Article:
1. Prisons

2. Institutions

3. Death

Types of Drunk People -- Funny?

Alcohol is a ticking time bomb


Losing a hard battle with a clever, evil foe

I heard a woman speak at an AA meeting just last night. She is a nurse. Before she got sober she used to tend to the alcoholics in withdrawal/delirium tremors. As she'd stick an IV in and strap them down to prevent them from self-harm she'd say to herself, "Poor sots. They just can't handle their booze."

And that is absolutely true. We alcoholics cannot handle our booze. But there is a reason for it -- we are allergic to alcohol. We do not know that every time we put alcohol into our bodies desperately seeking relief. Our system is rejecting the alcohol that it cannot process properly. What a strange phenomenon. All the while our bodies reject the poisonous substance, our brains develop a "phenomenon of craving," commanding us to drink more, more, more.

No wonder people stay away from talking about it. It makes no sense. If you look solely at the behavior of an alcoholic, you would naturally want to spare them further indignity. When you see someone drinking more and more despite negative life consequences -- it seems like either completely crazy or the sign of a morally weak person, or both.

I suppose the idea of not revealing that someone died of alcoholism comes out of compassion.

Of course we want our alcoholic loved one to be remembered for the good she accomplished. The good grades, the advanced degrees, the career highs, the volunteer work, the children and grandchildren, hobbies and causes. These are all the good things that death steals from all of us.

Perhaps well-meaning families and friends wish to preserve the positive memories of their loved one. They want to ignore the horrible losses, betrayals, ruined finances, the emergency room trips, and all the rest of the ugly insanity that accompanies the disease of alcoholism.

And I get that. My point, however, is that well-meaning families and friends eulogize their loved ones who lose their "courageous battle with cancer." Battling with a disease that is cunning, baffling, powerful, persuasive and pernicious (alcoholism) requires no less courage. Whether we ever make it into recovery or not, every day the battle with alcohol is a struggle.

Like cancer, alcoholism can strike down the most intelligent, accomplished among us. In the end, Megan Betts could not argue her way out of cirrhosis. I believe that sad fact deserves to be noted. RIP Megan Betts.

Is Anonymity what it used to be?

Alcoholics Anonymous celebrated 75 years in 2014. Its principles have not changed, although the world has changed a lot.

I respect the concept of anonymity in Alcoholics Anonymous. It is not okay to 'out' someone else who is in the program. It's okay to 'out' yourself if you so choose. I've seen friends on Facebook wish themselves a very happy 24th sobriety birthday and say sobriety was the best decision ever made. In my opinion, it is NOT okay to wish someone else a happy 24th sobriety birthday in public without their express consent. If I want to let the FB world know I'm celebrating an AA milestone, I will. If I don't, I expect all my friends to follow my lead and wish me happy AA birthday offline only.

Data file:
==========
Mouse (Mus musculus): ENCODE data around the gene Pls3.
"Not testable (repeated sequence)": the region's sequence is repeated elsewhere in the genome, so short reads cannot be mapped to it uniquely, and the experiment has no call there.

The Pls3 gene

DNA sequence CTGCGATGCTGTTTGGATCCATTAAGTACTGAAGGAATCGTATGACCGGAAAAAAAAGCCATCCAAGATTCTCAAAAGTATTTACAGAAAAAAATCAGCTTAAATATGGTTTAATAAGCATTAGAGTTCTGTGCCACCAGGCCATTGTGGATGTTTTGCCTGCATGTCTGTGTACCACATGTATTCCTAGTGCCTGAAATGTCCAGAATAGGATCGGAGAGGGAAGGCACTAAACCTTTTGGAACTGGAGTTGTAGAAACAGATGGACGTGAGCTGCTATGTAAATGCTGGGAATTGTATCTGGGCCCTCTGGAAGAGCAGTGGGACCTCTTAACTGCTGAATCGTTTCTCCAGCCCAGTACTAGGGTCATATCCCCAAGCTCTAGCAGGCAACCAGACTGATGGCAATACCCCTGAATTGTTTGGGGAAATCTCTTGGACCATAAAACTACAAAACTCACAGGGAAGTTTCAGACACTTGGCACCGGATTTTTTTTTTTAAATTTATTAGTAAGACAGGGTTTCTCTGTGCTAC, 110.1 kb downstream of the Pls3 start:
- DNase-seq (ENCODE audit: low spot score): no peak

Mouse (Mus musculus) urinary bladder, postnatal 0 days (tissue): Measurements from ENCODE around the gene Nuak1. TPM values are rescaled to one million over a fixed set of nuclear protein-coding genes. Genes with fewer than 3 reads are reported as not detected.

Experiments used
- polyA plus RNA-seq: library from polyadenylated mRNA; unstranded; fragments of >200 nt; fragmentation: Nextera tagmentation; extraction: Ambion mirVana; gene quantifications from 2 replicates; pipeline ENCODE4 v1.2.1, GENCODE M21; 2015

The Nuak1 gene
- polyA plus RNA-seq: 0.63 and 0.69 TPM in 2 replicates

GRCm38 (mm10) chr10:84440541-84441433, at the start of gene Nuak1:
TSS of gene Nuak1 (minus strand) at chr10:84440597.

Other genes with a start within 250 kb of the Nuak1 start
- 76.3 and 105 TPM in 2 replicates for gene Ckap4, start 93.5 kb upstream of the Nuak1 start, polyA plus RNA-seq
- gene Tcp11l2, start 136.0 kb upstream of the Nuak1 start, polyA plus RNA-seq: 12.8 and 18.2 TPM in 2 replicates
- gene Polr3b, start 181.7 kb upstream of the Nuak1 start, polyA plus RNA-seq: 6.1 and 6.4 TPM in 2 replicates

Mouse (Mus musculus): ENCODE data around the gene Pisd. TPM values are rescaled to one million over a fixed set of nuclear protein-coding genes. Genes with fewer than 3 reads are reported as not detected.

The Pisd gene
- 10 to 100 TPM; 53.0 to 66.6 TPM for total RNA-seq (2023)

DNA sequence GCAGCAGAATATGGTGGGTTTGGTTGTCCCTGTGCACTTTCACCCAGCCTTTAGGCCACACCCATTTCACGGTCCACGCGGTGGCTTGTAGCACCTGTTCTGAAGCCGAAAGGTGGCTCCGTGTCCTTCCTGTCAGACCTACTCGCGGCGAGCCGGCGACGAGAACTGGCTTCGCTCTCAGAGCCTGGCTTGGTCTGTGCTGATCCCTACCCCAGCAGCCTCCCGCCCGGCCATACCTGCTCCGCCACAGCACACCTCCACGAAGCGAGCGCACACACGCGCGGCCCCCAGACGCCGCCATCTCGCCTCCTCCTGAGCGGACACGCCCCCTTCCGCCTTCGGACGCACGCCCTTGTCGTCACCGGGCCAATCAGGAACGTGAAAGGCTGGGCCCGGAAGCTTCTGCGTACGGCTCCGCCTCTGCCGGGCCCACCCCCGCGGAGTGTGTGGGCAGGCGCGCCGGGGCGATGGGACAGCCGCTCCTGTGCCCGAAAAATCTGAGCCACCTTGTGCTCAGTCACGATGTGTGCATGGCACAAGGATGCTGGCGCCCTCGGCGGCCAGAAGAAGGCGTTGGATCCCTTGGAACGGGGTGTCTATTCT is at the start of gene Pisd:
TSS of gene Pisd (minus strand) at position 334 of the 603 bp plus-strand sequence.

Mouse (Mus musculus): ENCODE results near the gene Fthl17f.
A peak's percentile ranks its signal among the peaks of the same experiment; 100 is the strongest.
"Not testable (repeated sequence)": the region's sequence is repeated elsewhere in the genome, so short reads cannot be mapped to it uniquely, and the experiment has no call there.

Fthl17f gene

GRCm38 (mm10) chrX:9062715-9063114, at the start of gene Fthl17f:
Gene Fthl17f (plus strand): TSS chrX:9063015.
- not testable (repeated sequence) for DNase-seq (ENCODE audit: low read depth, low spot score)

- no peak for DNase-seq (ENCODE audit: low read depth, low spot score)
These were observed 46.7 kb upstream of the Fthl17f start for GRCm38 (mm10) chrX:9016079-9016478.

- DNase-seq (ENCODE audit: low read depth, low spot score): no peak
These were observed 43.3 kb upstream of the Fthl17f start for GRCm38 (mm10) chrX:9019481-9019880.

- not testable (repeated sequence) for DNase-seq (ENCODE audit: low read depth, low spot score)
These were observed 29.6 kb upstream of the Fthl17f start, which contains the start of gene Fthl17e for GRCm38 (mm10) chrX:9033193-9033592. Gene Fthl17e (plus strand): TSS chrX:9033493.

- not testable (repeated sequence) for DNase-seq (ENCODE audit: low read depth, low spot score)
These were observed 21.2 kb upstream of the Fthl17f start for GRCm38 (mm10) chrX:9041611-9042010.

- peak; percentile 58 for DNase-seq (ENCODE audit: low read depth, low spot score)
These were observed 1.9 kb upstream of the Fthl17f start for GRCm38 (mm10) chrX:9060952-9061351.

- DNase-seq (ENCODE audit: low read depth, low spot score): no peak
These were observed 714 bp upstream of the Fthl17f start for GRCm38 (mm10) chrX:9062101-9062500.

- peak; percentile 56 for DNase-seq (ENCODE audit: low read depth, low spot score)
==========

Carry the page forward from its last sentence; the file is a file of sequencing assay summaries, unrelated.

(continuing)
Personally, I'd like to see a world where the NEED for anonymity is much less. If you get cancer, are you ashamed? Of course not. Do you tell people? Does your family tell people? Of course.

My point is, by keeping silent and burying (no pun intended) the topic of alcoholism as was done with Megan Betts, we are missing an important teaching opportunity.

Whether due to embarrassment or shame, or simply ignorance about this killer disease, the people who memorialized Megan Betts missed a key message about her life. Megan Betts reached high heights in her career. She did great things. But being a good lawyer, being a learned judge, could not stop alcoholism from taking her down.

As I sat in that room, I wished others had the curiosity to ask what killed Megan Betts. I wish Megan could have received the same level of respect and sympathy for her courageous battle as those who'd died of cancer.

The Big Book of Alcoholics Anonymous

There but for the grace of God go I

As I sat there and listened between the lines as they eulogized Megan Betts, a wave of gratitude came over me. I had last seen Megan alive in 2004. It seems our paths had reversed. I had been a heavy partier at school and our earlier reunions. But I'd been able to identify and arrest my disease. I had spent the 10 years since our 2004 reunion reversing my slide into alcoholic death. I have not had a drink since 2004.

Megan, on the other hand, was already descending into the pit of hell in 2004. I saw it and, at only 45 days sober myself, could already name it. I saw a drunk woman and recognized a fellow alcoholic. As the 2014 reunion approached, I wondered how bad Megan's alcoholism would be this time. Death had not crossed my mind (although in hindsight, it certainly should have).

I don't know which year since 2009 she died, but I do know cirrhosis is a painful, ugly way to go.

Again, RIP Megan Betts. May your passing be a cautionary tale to others.


If you suspect someone has a drinking problem, speak up. Don't be embarrassed or ashamed. It may save their life. It may also save others who recognize similar behavior in themselves or their loved ones.

And note to anyone who may have reason to eulogize me: you have my permission to be honest.

Views on alcoholism

Do you believe alcoholism is a disease?

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To tell or not to tell